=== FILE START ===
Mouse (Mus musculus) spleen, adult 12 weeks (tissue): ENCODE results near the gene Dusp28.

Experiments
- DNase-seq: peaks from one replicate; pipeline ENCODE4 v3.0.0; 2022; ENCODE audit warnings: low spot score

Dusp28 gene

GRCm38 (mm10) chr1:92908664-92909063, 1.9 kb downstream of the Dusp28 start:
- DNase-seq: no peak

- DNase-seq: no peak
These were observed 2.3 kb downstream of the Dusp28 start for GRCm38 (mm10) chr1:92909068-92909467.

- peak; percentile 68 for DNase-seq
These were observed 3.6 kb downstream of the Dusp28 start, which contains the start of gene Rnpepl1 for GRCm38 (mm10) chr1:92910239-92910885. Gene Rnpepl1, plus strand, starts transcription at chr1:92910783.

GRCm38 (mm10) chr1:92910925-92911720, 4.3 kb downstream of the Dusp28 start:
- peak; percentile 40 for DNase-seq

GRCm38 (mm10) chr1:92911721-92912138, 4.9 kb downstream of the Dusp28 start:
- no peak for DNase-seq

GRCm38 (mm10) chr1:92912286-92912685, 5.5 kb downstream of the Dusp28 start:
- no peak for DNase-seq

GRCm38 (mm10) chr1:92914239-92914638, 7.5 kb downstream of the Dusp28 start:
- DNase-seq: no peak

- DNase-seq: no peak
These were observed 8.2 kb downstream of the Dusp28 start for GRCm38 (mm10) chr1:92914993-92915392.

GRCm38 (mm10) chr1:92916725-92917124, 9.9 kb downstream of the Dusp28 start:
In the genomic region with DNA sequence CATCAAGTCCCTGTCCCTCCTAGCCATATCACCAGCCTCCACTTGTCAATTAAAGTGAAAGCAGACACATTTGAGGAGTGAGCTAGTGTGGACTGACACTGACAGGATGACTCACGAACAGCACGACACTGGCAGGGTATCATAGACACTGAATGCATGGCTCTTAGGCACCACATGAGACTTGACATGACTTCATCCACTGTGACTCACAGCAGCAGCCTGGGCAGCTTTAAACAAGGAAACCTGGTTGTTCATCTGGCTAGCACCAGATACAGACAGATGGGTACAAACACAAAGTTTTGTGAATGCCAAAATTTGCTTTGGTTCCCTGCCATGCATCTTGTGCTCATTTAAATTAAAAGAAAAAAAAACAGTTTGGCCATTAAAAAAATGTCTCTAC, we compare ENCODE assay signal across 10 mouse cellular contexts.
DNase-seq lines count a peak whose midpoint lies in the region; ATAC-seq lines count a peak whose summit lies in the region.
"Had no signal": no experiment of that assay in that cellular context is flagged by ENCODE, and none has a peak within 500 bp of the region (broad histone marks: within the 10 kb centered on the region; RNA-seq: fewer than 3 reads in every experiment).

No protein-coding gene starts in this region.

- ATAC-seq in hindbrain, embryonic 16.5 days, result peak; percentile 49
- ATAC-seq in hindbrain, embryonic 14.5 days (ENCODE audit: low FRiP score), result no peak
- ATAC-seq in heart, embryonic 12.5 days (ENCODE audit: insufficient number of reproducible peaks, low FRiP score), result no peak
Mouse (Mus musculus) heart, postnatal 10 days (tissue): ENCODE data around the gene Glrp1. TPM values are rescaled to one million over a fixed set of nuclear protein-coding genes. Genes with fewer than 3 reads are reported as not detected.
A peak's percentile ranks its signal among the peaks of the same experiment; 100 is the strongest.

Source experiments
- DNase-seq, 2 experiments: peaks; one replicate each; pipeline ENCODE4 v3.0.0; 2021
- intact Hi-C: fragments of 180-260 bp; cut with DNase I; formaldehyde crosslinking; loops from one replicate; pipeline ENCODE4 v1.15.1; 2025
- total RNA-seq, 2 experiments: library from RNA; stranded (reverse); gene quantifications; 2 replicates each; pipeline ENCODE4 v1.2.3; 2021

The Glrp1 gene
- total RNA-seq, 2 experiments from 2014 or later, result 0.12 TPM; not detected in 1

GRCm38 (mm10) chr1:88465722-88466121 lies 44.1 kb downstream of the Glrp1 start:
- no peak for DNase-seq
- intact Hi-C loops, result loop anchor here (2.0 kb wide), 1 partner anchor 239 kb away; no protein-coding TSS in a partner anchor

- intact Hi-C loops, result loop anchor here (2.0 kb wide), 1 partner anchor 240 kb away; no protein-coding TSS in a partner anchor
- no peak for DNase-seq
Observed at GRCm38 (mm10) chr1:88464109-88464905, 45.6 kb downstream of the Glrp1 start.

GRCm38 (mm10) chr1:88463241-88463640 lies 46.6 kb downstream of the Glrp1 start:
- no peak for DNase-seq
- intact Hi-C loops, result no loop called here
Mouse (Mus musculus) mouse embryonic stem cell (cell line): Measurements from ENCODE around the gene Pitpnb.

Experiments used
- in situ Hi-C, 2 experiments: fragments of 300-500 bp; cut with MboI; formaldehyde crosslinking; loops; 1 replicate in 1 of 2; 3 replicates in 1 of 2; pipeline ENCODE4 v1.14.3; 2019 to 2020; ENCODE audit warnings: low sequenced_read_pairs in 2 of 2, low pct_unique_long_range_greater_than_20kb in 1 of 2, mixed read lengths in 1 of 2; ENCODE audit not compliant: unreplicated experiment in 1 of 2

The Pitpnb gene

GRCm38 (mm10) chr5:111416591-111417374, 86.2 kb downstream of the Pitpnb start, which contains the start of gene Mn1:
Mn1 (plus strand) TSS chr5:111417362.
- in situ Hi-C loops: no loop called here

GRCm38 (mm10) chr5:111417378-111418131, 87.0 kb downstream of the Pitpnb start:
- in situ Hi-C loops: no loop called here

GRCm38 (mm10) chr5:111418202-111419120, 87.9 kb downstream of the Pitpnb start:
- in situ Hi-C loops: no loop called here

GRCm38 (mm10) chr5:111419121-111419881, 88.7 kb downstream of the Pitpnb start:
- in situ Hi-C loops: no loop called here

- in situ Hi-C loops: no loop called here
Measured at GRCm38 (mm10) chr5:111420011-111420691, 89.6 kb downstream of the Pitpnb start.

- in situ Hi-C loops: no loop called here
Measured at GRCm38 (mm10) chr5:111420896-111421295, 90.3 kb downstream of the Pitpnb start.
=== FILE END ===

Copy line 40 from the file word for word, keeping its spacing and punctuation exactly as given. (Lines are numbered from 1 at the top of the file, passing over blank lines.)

- intact Hi-C loops, result loop anchor here (2.0 kb wide), 1 partner anchor 240 kb away; no protein-coding TSS in a partner anchor